In July of 2012 I bought a 2004 Chevrolet Tahoe to take to school with me at the University of Pittsburgh. I chose this vehicle for many reasons, mainly because the Tahoe that my dad bought new in 1999 hasn’t let him down in the 15 years he’s owned it. This new(er) Tahoe carries my friends and our gear, moved me from Denver to Pittsburgh (including all of my desks, chairs, bedding, bike, etc) in one trip, and thanks to the Z71 Off-Road Package can tackle the rough terrain of the Rocky Mountains when I’m home for the summer. This truck has it all: luxury, comfort, a big American V8 engine, and more than enough space to carry whatever I need (including 10 of my teammates).
Over the last two years, I’ve made a few changes to the vehicle that I’ve christened “Dallas” (due to the sticker on the inside of the driver door that says “Made in Texas, by Texans”). My personalizations include a set of bold black MB wheels, thick and meaty BF Goodrich off-road tires, and a bangin’ stereo with Bluetooth and a backup camera so that I can parallel park this beast on the narrow streets of Pittsburgh. Dallas was also much too quiet for my taste, so I threw an Aero Turbine performance muffler on it and as a result it’s now more effective to rev my engine than to honk my horn at pedestrians and other vehicles.
Eventually I decided what every 20 year old decides about his truck: it’s not fast enough. I’d already added a K&N cold air intake system, but the gains were hardly noticeable- Dallas still felt like a 5200 pound dinosaur lumbering about. After losing enough stoplight drag races to pretty much everything, I got serious about performance gains and decided that short of a supercharger (which is way out of a college student’s budget), a performance tune was the best money I could spend to get some more power out of the vehicle.
“Tuning” refers to altering the settings in a vehicle’s PCM (performance control module). The PCM is the main computer that receives input from many different sources and controls most functions on a vehicle. Vehicles come from the factory tailored with the settings that the manufacturer believes will satisfy the largest amount of people. This means that compromises have to be made in some areas so that others can improve, and as a result no one area is the best that it can be.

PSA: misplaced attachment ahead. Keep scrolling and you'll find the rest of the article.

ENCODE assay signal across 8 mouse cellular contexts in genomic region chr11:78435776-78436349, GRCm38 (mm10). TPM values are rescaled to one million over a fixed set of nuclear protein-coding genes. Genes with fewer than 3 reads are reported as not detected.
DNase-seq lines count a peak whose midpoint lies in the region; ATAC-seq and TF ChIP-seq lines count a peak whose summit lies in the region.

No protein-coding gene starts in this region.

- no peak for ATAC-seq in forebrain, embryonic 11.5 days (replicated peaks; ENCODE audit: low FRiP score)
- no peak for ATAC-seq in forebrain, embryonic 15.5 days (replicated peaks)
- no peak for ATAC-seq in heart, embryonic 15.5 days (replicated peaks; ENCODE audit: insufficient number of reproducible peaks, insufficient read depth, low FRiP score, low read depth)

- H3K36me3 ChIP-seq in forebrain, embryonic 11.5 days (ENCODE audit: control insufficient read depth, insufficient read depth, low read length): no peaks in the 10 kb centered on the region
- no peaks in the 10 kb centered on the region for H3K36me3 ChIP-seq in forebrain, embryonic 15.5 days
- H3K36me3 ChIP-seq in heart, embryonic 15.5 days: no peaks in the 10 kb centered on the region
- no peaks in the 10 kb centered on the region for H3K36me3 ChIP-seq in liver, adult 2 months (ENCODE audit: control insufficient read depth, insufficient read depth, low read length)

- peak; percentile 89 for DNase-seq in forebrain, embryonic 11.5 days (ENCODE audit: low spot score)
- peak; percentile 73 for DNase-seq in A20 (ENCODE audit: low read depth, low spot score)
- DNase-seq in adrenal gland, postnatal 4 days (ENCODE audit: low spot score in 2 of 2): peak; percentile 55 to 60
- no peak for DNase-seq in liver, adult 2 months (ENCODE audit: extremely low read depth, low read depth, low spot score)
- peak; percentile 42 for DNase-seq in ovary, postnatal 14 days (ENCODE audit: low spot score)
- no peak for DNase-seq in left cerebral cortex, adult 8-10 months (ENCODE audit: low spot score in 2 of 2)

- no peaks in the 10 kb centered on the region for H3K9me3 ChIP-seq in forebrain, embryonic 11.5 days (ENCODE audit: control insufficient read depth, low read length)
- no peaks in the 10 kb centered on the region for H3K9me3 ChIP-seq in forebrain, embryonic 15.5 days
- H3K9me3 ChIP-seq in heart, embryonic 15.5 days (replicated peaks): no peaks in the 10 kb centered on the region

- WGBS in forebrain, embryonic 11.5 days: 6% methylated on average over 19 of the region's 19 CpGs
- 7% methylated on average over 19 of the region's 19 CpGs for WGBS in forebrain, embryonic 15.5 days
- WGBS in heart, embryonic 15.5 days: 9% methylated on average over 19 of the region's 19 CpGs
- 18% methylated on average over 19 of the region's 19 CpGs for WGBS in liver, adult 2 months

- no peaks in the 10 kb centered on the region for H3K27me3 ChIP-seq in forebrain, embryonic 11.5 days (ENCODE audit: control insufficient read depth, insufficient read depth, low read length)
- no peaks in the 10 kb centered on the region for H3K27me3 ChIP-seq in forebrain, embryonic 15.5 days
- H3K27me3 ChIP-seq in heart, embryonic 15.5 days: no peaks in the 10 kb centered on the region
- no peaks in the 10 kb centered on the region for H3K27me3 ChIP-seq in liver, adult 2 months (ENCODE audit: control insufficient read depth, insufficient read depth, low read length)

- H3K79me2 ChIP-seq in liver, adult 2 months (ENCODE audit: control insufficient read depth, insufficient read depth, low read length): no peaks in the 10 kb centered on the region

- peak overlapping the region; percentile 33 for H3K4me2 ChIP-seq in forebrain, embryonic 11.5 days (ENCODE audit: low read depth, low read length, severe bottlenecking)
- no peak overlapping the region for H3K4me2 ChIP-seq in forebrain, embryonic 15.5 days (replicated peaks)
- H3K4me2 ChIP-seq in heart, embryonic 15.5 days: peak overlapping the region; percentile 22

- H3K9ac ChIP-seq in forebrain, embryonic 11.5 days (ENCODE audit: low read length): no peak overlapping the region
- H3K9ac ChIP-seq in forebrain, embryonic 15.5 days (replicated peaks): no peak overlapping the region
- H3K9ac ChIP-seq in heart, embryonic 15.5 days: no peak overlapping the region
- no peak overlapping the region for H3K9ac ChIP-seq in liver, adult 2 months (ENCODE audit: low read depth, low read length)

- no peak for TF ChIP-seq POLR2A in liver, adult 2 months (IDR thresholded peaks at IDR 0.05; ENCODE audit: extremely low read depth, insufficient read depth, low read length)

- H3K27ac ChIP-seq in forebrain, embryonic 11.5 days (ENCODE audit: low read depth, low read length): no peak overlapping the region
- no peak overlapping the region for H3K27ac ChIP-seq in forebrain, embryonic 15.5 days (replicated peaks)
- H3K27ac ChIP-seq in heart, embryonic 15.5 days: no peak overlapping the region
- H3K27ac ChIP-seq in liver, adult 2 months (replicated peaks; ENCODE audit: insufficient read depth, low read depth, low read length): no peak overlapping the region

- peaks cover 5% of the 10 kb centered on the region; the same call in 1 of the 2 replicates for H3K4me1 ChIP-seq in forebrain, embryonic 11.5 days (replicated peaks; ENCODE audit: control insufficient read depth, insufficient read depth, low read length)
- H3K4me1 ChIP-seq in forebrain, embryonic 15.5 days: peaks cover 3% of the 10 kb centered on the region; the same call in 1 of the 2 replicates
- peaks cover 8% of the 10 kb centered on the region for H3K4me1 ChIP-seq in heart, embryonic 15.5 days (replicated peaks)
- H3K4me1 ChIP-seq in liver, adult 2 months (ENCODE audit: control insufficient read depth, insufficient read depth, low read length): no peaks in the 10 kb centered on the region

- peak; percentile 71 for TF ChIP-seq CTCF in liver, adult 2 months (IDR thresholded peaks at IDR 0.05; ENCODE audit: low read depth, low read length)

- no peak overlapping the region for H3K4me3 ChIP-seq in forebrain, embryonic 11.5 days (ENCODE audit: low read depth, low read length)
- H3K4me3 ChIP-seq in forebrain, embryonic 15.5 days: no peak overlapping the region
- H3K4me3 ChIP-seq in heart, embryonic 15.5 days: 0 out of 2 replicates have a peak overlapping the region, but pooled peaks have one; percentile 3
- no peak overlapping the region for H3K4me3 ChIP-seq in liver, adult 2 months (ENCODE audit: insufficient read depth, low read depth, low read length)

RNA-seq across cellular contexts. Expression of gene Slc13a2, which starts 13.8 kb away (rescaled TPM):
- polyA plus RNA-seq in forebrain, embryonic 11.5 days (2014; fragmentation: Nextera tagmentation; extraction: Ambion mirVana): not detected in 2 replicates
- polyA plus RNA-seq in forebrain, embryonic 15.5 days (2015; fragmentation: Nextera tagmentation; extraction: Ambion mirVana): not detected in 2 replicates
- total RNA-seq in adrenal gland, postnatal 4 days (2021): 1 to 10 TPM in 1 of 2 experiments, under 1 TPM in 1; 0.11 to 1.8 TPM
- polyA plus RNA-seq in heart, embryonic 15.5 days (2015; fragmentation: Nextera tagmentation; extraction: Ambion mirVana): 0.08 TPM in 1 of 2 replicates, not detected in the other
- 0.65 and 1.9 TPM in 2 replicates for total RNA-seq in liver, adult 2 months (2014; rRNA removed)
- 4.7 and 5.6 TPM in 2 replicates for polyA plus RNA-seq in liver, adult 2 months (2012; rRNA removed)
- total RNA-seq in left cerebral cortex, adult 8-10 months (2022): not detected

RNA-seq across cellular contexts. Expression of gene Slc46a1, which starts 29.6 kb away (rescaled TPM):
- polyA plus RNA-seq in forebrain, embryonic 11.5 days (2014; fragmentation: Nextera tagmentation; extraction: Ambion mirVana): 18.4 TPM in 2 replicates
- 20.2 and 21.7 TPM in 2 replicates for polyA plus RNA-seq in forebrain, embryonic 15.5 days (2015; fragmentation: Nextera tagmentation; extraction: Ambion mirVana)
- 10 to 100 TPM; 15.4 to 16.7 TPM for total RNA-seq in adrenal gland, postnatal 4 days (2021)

An example of this is GM’s torque management system, which reduces engine power during gear shifting in order to improve shift smoothness (more on this later). The main reason for tuning a vehicle is that you, as the owner, can decide which of these settings you want reduced, increased, eliminated altogether, and generally altered in order to maximize others on the car. Some prefer to maximize gas mileage, some to maximize power, and some a mix, but overall a tune improves all aspects of a vehicle.
In September, I found a company online by the name of Black Bear Performance. They’re a small company that offers in-person and mail order tuning services for GM vehicles that is well known and respected within the GM community. They travel around the country to places where there is high demand for their service, and Pittsburgh was due for a visit in April. As a serious car guy, I buy only the best for my vehicle and since I could not find a single negative review of Black Bear’s services, I decided to put down a deposit.
Over the winter I compiled a list of specific changes that I wanted Black Bear to make to my vehicle beyond their standard list of improvements. These included adjusting the throttle sensitivity, top speed limiter, and coasting more when going down hills.
When the day finally arrived, I met with a man named Justin at a place just north of the city. After introductions, he plugged his computer into my OBD II port and asked me what modifications I’d made to the truck. He could tell from his computer that Dallas hadn’t adjusted to the amount of air that the new intake was bringing in, and he made adjustments to the air flow sensor accordingly. This is one reason that in-person tuning services are vastly superior to off-the-shelf handheld tuners: traditional handheld tuners contain very general modifications designed to apply to a wide variety of vehicles, whereas Justin gathered data from my specific vehicle and made changes accordingly.
We drove around for a bit so that he could gather more data and determine my driving style. Every now and then we would pull over so that he could make changes on his computer, reset the truck’s computer to apply the changes, and start driving again so that I could decide whether or not I liked what he’d done. The entire process took about 45 minutes, and after all was said and done, it felt like I was driving an entirely different vehicle.